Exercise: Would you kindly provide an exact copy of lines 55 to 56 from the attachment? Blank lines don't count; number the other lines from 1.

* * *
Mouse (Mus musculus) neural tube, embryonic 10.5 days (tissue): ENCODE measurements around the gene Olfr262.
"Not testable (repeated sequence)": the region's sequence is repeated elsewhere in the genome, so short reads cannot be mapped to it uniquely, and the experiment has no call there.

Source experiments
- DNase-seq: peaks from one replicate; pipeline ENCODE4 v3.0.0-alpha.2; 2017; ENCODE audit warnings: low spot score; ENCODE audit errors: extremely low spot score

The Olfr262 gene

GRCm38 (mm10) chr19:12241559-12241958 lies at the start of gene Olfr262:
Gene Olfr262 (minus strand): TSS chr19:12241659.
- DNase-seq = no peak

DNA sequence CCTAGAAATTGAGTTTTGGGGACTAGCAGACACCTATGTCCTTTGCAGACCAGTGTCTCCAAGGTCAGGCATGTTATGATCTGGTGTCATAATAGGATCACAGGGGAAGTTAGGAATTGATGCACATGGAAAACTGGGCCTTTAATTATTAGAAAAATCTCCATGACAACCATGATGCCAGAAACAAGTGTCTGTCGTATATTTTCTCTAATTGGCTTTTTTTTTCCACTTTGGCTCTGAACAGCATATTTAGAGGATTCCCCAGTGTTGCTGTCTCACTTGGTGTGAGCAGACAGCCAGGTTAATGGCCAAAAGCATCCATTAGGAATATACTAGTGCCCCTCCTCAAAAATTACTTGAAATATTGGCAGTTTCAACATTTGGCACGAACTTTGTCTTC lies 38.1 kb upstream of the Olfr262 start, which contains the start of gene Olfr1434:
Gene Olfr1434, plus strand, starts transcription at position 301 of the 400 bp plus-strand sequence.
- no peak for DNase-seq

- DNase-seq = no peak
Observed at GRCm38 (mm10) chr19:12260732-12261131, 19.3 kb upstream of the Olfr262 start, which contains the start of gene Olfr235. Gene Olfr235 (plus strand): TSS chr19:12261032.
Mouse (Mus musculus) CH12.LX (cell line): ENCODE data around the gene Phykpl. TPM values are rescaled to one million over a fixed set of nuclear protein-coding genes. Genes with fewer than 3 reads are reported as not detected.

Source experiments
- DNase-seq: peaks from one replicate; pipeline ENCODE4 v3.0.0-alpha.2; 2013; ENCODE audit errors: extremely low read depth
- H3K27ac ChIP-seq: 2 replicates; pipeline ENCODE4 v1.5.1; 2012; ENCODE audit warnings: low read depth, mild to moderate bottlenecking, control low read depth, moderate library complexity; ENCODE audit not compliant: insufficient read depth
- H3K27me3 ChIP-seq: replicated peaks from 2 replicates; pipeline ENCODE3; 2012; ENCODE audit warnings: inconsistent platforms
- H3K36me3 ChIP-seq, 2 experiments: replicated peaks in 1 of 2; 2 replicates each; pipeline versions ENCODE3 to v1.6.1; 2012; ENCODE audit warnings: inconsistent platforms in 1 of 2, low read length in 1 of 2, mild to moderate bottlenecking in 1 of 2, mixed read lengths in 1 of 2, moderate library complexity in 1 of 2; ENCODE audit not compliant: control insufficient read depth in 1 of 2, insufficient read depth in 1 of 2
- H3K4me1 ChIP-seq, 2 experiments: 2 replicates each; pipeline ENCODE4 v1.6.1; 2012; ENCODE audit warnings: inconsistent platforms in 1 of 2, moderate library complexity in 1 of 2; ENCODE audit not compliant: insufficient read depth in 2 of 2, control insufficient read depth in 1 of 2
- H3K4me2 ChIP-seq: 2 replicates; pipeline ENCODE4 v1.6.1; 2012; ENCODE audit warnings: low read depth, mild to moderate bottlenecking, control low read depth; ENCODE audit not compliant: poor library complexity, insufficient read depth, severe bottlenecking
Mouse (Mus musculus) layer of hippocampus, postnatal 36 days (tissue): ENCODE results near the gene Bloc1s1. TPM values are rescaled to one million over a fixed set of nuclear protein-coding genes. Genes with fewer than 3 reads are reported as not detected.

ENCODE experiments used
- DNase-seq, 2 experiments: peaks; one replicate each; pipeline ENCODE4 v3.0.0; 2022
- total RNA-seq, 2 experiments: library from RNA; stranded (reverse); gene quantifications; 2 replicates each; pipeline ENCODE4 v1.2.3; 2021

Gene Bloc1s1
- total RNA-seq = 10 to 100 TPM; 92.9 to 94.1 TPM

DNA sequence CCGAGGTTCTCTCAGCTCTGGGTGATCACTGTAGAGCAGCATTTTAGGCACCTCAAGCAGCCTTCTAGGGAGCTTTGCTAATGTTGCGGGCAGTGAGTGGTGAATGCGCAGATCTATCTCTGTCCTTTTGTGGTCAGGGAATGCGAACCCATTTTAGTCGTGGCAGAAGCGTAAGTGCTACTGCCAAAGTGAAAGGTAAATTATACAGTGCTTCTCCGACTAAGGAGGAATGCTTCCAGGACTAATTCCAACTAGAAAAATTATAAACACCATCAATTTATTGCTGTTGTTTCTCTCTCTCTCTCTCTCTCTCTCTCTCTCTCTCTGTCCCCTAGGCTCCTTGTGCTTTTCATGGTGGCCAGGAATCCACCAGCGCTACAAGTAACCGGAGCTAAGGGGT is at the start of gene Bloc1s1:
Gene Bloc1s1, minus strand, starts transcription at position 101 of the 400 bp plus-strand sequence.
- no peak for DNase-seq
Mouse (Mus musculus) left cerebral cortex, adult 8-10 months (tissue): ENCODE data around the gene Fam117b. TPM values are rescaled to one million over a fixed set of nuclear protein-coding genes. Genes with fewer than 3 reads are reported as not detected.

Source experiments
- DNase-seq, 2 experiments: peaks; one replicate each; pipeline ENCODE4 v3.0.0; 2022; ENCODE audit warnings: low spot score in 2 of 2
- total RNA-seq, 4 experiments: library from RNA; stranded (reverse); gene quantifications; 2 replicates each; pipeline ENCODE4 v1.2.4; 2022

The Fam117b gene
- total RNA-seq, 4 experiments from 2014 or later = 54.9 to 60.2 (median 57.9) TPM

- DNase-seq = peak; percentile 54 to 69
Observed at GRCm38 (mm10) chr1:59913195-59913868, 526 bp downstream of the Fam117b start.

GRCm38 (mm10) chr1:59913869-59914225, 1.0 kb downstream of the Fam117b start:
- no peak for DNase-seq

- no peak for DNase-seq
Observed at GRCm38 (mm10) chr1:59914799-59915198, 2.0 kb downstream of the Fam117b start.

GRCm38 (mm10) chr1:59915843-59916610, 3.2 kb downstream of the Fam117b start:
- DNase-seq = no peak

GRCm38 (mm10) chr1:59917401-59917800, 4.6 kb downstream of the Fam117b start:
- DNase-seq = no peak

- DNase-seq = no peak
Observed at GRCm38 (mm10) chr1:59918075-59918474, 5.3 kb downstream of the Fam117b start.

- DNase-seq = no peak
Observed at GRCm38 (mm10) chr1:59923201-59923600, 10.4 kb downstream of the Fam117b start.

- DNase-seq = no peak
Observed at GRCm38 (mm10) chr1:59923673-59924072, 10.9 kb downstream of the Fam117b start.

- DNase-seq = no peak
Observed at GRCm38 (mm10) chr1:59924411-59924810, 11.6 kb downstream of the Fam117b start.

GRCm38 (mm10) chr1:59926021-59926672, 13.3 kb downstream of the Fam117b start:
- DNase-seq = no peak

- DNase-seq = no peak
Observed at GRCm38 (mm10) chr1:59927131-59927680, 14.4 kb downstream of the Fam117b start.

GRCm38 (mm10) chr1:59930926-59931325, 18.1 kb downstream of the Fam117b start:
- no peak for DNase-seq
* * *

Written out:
GRCm38 (mm10) chr1:59926021-59926672, 13.3 kb downstream of the Fam117b start:
- DNase-seq = no peak